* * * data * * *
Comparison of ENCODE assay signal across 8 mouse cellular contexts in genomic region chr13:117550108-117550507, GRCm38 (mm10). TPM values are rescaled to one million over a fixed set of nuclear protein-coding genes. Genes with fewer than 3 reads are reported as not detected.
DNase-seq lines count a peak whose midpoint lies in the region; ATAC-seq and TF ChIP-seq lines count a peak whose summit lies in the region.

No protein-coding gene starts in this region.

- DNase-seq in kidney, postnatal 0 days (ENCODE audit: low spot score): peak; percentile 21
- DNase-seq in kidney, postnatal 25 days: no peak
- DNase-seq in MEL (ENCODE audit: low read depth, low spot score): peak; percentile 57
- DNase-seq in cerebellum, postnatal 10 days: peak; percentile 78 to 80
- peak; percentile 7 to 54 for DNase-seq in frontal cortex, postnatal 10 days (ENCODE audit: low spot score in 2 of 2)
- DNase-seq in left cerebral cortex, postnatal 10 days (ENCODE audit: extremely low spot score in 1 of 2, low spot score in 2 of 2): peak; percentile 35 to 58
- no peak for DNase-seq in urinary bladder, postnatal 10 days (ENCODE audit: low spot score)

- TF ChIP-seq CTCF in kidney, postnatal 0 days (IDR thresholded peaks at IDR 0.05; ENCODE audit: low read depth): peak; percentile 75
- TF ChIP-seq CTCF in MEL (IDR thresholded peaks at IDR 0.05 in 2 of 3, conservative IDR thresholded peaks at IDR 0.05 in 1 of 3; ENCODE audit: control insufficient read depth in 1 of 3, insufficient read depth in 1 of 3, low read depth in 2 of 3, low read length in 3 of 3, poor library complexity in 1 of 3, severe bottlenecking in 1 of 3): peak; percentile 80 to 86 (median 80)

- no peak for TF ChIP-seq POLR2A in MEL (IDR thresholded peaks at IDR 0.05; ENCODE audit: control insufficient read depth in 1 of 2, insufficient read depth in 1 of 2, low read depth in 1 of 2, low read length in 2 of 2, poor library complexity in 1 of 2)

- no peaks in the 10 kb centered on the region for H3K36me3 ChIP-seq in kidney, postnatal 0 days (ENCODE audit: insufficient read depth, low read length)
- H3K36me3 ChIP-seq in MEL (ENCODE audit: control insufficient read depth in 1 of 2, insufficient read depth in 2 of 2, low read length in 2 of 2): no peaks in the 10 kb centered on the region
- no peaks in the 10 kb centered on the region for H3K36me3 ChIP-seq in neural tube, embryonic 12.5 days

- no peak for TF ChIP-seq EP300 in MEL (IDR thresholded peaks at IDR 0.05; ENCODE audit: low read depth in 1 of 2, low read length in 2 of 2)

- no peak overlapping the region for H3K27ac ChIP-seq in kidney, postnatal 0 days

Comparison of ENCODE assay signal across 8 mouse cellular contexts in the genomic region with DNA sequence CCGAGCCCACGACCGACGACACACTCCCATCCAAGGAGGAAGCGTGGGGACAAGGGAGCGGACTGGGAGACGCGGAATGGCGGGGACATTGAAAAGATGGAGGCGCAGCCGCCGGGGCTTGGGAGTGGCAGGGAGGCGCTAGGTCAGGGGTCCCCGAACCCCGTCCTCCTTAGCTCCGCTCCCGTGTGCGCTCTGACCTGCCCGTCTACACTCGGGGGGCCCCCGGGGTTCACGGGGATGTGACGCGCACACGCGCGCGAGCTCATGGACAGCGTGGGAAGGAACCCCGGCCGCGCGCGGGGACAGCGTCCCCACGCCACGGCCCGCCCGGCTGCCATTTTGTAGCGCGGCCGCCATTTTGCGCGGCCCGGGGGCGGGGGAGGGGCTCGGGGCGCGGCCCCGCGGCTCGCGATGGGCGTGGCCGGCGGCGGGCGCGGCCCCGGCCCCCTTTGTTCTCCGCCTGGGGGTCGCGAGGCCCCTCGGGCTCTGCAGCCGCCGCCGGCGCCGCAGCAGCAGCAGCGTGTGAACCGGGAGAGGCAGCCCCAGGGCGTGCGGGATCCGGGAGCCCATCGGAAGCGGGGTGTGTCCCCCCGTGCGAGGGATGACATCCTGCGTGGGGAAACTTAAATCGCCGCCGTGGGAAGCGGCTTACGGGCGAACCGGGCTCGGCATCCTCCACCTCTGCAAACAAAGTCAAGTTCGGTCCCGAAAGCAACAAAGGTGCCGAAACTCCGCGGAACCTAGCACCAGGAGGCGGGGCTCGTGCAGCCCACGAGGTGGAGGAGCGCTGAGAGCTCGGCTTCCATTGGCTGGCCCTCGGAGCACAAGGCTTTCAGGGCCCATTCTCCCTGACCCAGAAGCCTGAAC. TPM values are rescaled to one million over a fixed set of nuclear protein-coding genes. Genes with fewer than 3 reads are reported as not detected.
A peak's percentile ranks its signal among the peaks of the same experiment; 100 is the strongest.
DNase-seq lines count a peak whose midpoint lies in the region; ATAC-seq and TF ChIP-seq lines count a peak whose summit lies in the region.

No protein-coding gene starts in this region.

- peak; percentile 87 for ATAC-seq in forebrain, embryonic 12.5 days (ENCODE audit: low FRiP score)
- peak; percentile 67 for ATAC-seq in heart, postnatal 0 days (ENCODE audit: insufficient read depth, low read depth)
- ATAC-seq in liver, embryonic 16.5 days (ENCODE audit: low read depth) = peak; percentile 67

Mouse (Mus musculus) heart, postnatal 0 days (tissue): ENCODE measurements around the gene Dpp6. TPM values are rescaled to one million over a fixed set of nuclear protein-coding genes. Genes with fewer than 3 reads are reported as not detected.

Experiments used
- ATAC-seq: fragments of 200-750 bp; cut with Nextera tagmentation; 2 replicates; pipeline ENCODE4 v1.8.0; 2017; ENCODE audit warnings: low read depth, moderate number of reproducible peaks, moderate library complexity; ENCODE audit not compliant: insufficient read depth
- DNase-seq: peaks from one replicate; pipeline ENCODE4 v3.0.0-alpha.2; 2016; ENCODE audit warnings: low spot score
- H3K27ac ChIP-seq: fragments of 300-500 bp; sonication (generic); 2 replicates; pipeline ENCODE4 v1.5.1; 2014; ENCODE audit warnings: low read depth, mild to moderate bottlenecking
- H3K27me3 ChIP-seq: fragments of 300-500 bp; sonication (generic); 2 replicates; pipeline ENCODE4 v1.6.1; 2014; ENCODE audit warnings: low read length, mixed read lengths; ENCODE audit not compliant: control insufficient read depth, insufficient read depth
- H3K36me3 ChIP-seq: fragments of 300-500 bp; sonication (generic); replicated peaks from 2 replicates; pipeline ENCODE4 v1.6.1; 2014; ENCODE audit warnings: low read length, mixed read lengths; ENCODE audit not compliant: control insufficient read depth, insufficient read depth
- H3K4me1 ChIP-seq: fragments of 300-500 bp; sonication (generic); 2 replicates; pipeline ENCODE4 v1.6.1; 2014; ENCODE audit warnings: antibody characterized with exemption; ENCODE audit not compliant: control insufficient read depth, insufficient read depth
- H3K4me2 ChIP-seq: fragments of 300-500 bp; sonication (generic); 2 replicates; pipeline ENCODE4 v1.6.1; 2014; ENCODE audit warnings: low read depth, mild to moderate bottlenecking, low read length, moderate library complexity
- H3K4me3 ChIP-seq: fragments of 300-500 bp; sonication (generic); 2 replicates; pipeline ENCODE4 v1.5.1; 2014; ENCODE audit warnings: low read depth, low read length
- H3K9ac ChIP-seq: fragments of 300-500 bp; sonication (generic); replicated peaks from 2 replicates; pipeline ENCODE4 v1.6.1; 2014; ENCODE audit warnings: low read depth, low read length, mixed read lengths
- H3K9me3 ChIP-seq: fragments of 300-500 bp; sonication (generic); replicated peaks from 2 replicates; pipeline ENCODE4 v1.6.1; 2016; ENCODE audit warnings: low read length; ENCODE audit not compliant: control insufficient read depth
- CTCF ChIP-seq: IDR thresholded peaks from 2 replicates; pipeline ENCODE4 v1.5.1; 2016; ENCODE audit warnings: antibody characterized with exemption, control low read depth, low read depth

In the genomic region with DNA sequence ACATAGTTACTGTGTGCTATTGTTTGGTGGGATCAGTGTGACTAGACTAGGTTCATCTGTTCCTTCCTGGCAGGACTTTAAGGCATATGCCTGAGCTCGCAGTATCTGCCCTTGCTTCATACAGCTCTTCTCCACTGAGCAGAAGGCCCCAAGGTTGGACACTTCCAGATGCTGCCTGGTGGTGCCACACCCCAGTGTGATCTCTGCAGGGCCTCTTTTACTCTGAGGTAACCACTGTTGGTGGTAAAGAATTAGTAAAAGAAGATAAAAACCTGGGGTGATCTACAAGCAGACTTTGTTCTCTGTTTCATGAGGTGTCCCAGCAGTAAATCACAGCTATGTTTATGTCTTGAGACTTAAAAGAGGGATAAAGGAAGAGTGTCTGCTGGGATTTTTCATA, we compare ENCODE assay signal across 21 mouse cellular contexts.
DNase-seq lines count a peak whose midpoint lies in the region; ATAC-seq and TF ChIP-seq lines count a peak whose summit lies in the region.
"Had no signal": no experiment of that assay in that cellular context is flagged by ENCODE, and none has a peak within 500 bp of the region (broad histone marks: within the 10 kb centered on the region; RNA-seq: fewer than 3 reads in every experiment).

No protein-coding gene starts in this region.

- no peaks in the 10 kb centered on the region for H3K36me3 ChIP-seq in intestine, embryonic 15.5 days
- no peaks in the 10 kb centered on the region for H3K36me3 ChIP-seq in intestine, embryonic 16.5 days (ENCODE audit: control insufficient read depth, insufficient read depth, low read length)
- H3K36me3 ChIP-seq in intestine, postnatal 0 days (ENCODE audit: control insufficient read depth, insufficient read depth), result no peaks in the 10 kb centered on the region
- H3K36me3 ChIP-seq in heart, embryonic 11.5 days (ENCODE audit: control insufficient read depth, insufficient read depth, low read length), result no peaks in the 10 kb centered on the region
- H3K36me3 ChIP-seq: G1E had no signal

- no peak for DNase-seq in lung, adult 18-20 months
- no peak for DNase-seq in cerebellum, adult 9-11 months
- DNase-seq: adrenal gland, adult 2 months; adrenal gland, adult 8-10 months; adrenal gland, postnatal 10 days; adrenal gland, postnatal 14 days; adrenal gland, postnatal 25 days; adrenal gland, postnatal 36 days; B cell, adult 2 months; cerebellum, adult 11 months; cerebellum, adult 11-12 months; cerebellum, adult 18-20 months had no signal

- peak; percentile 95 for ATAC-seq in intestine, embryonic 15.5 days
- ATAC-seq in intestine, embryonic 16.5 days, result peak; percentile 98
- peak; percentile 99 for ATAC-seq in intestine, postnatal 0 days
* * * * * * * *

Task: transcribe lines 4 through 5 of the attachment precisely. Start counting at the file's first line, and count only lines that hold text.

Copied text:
- DNase-seq in kidney, postnatal 0 days (ENCODE audit: low spot score): peak; percentile 21
- DNase-seq in kidney, postnatal 25 days: no peak